I'm kind of assuming that everyone's already read Lily Waite's thing for Good Beer Hunting about the postmodernist reading of craft beer and NEIPA as a simulacrum by now. If you haven't then stop what you're doing and go and do it now.
I'm not going to say anything specific about that bit except that it's really good, but if it's Critical Beer Theory week now then I might as well get around to writing something about another bit of theory that I've read that I keep coming back to when I'm thinking about beer.
Club Cultures is a 1995 book by Sarah Thornton that picks apart the inner workings of dance music subcultures. It was original in the sociology of the time for studying night clubs and dance music culture neither as simply a mechanism of pacification by the capitalist entertainment industry, nor as a form of collective resistance to a dominant culture, but just as the location of a microsociety of their own, with their own systems of status and distinction and mythology to be studied. As a book, it's a fascinating read for a non-specialist like me - I came to it as someone who was into dance music rather than someone who was into sociology. Thornton develops interesting theoretical constructs to describe what she sees, while grounding them in enough of concrete examples of the sort of behaviour that she's talking about that make the book approachable.
One of the key ideas that the book deploys is subcultural capital. This is inspired by the idea of cultural capital, which the sociologist Pierre Bourdieu introduced in the 70s to describe the accumulation of knowledge, cultural artifacts, behaviour and social contacts that can help "the right sort of chaps" to smooth their way through life, particularly in the public and professional spheres, even without needing to be particularly rich in cash. Thornton's subcultural relocation of the idea refers to tangible and intangible stuff that makes a clubber "hip" - the clothes, the dance moves, the hairstyle, the collection of white-label vinyl, and the stock of stories about legendary clubs and raves they've been to and scene insiders that they've hung out with. Unlike Bordieu's original idea of cultural capital, your subcultural capital is unlikely to be something you can build a career on - although for DJs, designers, promoters and journalists it's stock in trade - but it is what gets you past exclusive door policies, sees you invited to the best afterparties and even if you don't think about concrete advantages, it's what gives you a sense of worth in the value system of the scene.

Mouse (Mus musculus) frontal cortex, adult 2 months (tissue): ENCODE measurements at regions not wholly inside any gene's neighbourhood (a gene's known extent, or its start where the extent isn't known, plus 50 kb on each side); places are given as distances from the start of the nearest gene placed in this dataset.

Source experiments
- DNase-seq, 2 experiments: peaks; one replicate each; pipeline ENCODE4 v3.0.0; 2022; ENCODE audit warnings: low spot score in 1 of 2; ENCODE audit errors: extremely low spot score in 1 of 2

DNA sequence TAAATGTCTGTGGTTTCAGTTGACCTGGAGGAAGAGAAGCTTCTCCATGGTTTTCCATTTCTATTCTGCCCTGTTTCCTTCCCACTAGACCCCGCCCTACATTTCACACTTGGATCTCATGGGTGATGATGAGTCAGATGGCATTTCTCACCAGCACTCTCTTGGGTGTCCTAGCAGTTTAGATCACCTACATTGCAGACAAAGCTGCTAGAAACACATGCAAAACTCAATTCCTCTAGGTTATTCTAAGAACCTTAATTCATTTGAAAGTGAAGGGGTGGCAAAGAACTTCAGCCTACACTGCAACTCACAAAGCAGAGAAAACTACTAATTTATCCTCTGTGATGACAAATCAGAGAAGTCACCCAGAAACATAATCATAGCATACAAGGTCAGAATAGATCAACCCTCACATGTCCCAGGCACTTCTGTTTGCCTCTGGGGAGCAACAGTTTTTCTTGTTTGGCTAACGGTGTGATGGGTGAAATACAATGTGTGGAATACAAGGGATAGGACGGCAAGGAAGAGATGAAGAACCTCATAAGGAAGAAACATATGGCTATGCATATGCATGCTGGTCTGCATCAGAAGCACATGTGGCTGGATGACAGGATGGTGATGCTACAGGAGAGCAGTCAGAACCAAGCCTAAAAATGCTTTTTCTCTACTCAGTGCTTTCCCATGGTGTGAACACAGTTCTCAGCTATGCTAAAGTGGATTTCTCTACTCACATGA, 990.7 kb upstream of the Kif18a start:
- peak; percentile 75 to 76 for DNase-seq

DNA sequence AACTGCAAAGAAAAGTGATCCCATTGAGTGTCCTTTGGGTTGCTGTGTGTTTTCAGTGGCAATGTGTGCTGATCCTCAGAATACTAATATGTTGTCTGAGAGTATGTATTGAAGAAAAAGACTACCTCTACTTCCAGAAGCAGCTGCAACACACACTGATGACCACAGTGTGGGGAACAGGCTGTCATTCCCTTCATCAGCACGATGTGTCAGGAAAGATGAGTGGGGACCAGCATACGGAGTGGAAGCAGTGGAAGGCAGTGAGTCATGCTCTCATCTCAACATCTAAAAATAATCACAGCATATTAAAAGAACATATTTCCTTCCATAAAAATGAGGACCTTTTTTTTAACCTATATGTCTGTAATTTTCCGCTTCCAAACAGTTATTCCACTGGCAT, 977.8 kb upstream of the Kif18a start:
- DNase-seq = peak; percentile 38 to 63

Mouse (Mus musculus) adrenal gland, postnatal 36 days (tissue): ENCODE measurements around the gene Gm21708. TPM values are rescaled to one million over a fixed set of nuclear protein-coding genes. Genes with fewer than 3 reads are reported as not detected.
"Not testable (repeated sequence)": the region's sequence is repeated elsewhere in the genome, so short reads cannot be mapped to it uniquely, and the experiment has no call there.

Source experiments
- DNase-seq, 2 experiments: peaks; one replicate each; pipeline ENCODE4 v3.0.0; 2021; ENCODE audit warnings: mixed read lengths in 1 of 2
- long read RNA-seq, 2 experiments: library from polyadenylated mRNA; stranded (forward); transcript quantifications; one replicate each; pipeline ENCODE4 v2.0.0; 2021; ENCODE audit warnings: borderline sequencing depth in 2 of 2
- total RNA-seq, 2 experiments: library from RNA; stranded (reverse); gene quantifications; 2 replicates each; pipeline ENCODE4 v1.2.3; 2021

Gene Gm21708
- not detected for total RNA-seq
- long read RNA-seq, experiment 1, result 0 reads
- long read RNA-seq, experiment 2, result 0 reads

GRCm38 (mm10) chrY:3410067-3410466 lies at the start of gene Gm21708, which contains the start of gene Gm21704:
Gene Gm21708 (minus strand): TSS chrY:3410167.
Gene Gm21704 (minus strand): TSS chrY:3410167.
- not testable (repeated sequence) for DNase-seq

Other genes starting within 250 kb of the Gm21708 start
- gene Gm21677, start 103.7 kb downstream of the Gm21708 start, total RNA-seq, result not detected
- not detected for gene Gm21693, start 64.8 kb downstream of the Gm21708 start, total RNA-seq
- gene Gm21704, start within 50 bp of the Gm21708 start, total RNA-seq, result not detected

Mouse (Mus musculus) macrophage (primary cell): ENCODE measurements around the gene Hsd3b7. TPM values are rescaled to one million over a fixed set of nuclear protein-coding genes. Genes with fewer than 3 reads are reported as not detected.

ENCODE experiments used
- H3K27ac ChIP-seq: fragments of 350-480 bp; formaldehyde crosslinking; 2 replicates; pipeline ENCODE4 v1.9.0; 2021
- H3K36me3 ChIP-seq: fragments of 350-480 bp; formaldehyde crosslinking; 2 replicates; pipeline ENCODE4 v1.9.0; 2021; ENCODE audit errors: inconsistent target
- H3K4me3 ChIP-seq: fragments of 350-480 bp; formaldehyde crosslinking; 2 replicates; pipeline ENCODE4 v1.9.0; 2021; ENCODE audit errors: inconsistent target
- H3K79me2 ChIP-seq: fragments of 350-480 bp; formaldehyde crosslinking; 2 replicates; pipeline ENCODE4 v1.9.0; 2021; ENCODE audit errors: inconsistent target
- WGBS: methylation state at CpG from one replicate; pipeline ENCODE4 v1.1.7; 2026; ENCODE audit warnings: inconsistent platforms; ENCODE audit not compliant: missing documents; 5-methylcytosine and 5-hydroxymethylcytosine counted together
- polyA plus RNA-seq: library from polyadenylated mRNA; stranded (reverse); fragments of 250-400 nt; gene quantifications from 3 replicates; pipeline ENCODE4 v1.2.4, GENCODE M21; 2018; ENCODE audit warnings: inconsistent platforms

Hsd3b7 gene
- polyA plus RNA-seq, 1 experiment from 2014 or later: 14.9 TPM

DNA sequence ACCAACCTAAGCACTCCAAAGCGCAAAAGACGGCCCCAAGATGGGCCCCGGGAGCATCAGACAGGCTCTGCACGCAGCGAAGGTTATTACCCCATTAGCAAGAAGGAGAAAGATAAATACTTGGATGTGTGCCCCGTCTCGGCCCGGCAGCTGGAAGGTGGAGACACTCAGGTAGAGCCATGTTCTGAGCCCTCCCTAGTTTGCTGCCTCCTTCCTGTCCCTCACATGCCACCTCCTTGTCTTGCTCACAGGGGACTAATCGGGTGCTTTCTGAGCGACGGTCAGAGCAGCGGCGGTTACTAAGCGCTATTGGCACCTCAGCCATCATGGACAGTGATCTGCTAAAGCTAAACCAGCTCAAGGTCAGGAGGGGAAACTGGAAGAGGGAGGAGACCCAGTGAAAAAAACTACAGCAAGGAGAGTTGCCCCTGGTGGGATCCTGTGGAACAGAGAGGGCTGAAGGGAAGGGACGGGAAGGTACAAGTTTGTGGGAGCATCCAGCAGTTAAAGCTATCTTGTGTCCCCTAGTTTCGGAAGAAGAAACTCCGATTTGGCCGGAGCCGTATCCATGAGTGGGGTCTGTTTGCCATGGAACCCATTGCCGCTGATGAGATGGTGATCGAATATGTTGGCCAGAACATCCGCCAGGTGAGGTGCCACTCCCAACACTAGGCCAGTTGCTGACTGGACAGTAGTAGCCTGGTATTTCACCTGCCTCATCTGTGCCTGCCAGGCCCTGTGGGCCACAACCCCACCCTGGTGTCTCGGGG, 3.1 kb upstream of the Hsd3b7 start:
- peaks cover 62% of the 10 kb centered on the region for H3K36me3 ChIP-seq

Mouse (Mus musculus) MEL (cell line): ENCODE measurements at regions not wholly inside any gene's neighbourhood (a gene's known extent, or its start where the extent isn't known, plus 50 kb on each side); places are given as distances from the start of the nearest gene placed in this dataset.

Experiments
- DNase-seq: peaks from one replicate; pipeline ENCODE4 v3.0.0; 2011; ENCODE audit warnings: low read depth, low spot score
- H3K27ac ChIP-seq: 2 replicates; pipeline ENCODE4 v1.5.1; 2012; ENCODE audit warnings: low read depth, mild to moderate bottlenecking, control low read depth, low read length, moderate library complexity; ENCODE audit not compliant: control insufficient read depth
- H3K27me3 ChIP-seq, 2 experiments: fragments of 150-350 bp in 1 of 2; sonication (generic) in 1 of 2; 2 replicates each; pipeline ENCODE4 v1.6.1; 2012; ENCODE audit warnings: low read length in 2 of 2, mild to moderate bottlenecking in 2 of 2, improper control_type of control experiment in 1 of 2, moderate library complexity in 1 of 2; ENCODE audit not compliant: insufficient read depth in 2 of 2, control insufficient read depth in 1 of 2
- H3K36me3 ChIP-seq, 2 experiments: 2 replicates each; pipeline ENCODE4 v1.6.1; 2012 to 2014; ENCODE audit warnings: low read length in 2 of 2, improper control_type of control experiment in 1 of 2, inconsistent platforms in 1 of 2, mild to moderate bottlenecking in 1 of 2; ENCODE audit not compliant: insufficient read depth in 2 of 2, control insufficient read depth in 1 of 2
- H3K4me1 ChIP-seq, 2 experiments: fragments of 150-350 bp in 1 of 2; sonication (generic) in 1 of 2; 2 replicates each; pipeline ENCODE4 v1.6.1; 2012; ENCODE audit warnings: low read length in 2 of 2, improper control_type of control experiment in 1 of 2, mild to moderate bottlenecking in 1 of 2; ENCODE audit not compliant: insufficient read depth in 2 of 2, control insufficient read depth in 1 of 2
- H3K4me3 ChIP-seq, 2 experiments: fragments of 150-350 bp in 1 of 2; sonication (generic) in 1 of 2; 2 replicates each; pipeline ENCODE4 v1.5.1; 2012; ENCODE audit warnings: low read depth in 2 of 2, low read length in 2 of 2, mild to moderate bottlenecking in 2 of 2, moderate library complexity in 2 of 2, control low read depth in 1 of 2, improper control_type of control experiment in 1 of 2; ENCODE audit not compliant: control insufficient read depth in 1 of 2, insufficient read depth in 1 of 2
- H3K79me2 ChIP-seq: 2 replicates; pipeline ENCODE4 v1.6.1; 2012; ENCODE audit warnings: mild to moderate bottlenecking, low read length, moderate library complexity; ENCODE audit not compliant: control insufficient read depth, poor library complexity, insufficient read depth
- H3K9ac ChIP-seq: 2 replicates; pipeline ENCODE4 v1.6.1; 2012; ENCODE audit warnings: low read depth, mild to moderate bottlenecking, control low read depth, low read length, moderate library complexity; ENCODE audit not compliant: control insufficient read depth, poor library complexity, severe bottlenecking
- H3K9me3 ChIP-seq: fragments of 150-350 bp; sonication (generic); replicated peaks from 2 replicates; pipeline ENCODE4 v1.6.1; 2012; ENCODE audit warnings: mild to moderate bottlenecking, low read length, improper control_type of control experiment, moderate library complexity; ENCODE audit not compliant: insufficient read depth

A feature of subcultural capital is something that as carefully as you accumulate it, it can appreciate or depreciate just like regular capital - your collection of vintage soul records won't get you as much cred if your mates have all suddenly got into acid house, but you might hit the jackpot if the great little night you've been going to turns out to be the epicentre of the new scene that everyone's talking about.
We can sort of see where this is going, right? Because club scenes aren't the only subcultures that this stuff applies to.
Beer culture, in its full breadth, would be hard to describe as a youth culture. It maybe doesn't have the same intensity as dance music culture, either - it's hard to compare a Meet the Brewer night or a CAMRA branch meeting with an all-night rave, and even people who are "into beer" generally find it less of an all-consuming lifestyle than a really dedicated live-for-the-weekend clubber. But it does also fit the basic template of what Thornton calls a "taste culture", and it's hard not to see the logic of subcultural capital playing out.
"It's great that they've managed to get Batham's Bitter for this year's festival!" "Oh, the bitter's good but the mild is really where it's at..."
"We were really lucky - Armand himself was around when we were visiting and he gave us a quick tour of the barrel store..."
"Well, I was in Boston for work, so obviously I had to get out to Trillium..."
Obviously it'd be daft to claim that all of this stuff is just status games - I mean, sought-after beers and legendary pubs are often worth seeking out regardless of any bragging rights - but what I do end up wondering about is how we guard the capital that we've already accumulated.
A standard beery moan on social media is that not only do I not like this beer, not only is this beer bad, but that those people who like this bad beer are wrong to be enjoying it, and their enjoyment of it demonstrates their lack of moral fibre, and shouldn't they be drinking proper beers like the ones that I like? And this sense that not only do we not like certain beers but we feel actively upset by their popularity starts to feel a lot less like honest personal enjoyment and a lot more like wrangling over subcultural capital - who's going to care about my encyclopedic knowledge of British family brewers if all the young people are drinking kegged American IPAs? Who's going to be interested in my trip to the West Coast to drink Pliny at source if they're all chasing the latest hopgravy? Is anyone going to care that I've brought Westvleteren to the bottle share if they're all more interested in whatever dessert-flavoured lactose nonsense Omnipollo have cooked up now? We don't just not enjoy this stuff - we're actively threatened by it.
Is this the whole story? I'm not sure. But you don't have to spend long watching beer culture to realise that there's maybe a bit more going on than just how much people enjoy pouring different liquids down their throats...